Invitation Stokes a National Controversy

The University of Notre Dame’s invitation to President Barack Obama to speak at its commencement in May—and the honorary degree it will bestow upon him—is the subject of the latest in a series of controversies that has fuelled a national debate on how Catholic colleges and universities should express their Catholic identities.

In Scranton, Pa., Bishop Joseph F. Martino engaged in a public dispute with the leadership of Misericordia University after a gay rights activist was invited to give a lecture there. At the University of San Francisco, some Catholics were angered by the decision to award Irish President Mary McAleese an honorary degree even though she has publicly supported gay rights and women’s ordination. Fordham University’s law school presented U.S. Supreme Court Justice Stephen G. Breyer with a prestigious ethics prize despite objections because of the justice’s votes to uphold the legality of abortion. And the University of San Diego revoked the faculty appointment of a theologian—Rosemary Radford Ruether—after learning that she was a member of the board of an organization that supports legal abortion. “It is a part of the continuing evidence that Catholic universities are becoming intellectual and cultural ghettos where the controversial issues cannot be discussed,” Ruether said following the revocation of her appointment.

Other Catholic intellectuals have expressed their concerns, and have defended their institution’s decisions. “We don’t see a conflict with our Catholic identity if we have a speaker on campus who may have views that are in conflict with Catholic teachings,” said Kristine Maloney, a spokeswoman for the College of the Holy Cross in Worcester, Mass. “We consider the contributions the speaker has made to society as a whole, and that doesn’t necessarily mean we endorse all of their positions or views. We’re committed to a Jesuit tradition, which doesn’t suppress educational issues and intellectual debate,” she said.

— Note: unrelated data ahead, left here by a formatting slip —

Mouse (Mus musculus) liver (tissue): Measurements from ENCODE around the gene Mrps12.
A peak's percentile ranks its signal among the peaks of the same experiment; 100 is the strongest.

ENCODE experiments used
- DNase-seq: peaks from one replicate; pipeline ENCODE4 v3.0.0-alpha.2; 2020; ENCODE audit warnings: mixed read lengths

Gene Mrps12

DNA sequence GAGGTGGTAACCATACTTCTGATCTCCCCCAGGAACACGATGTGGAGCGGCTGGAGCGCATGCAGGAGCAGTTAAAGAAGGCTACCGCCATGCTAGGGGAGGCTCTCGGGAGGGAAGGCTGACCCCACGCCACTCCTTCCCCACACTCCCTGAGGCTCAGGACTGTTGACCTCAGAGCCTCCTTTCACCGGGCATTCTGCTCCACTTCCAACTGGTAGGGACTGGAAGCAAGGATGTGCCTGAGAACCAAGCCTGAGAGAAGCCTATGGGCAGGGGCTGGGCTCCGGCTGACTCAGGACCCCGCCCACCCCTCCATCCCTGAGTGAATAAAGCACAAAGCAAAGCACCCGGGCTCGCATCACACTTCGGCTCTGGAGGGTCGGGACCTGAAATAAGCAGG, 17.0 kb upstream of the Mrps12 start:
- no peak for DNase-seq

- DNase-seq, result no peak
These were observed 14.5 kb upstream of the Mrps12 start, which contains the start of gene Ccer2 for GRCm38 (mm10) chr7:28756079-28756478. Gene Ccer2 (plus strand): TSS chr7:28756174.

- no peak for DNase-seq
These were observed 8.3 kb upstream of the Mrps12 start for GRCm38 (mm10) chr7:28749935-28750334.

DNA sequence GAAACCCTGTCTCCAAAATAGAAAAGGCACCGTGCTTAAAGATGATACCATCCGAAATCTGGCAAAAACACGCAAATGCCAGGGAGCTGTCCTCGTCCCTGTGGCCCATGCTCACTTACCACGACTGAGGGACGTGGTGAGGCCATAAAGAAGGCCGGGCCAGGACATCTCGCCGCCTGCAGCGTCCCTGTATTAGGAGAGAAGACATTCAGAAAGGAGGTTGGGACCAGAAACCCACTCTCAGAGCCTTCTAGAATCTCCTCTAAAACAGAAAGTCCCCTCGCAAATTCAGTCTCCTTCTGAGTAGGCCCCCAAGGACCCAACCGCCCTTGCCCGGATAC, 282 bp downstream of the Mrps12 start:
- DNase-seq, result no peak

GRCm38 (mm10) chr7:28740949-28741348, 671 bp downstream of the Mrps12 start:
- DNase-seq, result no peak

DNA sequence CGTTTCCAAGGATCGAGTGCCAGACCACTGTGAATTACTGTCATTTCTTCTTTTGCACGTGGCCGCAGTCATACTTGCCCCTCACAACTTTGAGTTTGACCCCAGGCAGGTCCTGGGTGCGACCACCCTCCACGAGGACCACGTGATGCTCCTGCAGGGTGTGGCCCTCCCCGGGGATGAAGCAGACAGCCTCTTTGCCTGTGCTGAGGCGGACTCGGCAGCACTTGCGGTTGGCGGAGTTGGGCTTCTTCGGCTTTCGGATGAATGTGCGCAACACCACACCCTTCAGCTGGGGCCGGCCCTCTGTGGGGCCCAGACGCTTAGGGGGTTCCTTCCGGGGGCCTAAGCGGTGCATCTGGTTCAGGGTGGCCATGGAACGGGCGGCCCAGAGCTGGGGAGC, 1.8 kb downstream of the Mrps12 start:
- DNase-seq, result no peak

Patricia McGuire, president of Trinity Washington University, argued that Catholics have long struggled to make their colleges and universities the widely respected institutions that they are and not simply the agents of parochial concerns. “The diminishment of the idea of the university by [some critics] betrays two centuries of intellectual advancement and real leadership by Catholic higher education in this nation,” McGuire said.

David M. O’Connell, the Vincentian priest who is president of The Catholic University of America, said, however, that while Catholic educators should not fear views or positions contrary to Catholic teachings, they should be respectful of the church’s moral values. “We should be concerned when legitimate educational activity about such matters becomes advocacy or the perception of it,” Father O’Connell said. “Positions contrary to the church are not, cannot and should not be presented as equally valid to what the church holds or teaches on our Catholic campuses.”

Giving voice to a similar concern, Archbishop John J. Myers of Newark, N.J., said, “We cannot justify such actions, and the [U.S.] bishops have stated so clearly and strongly.” He cited the U.S. bishops’ 2004 document, “Catholics in Political Life,” which states that “the Catholic community and Catholic institutions should not honor those who act in defiance of our fundamental moral principles.”

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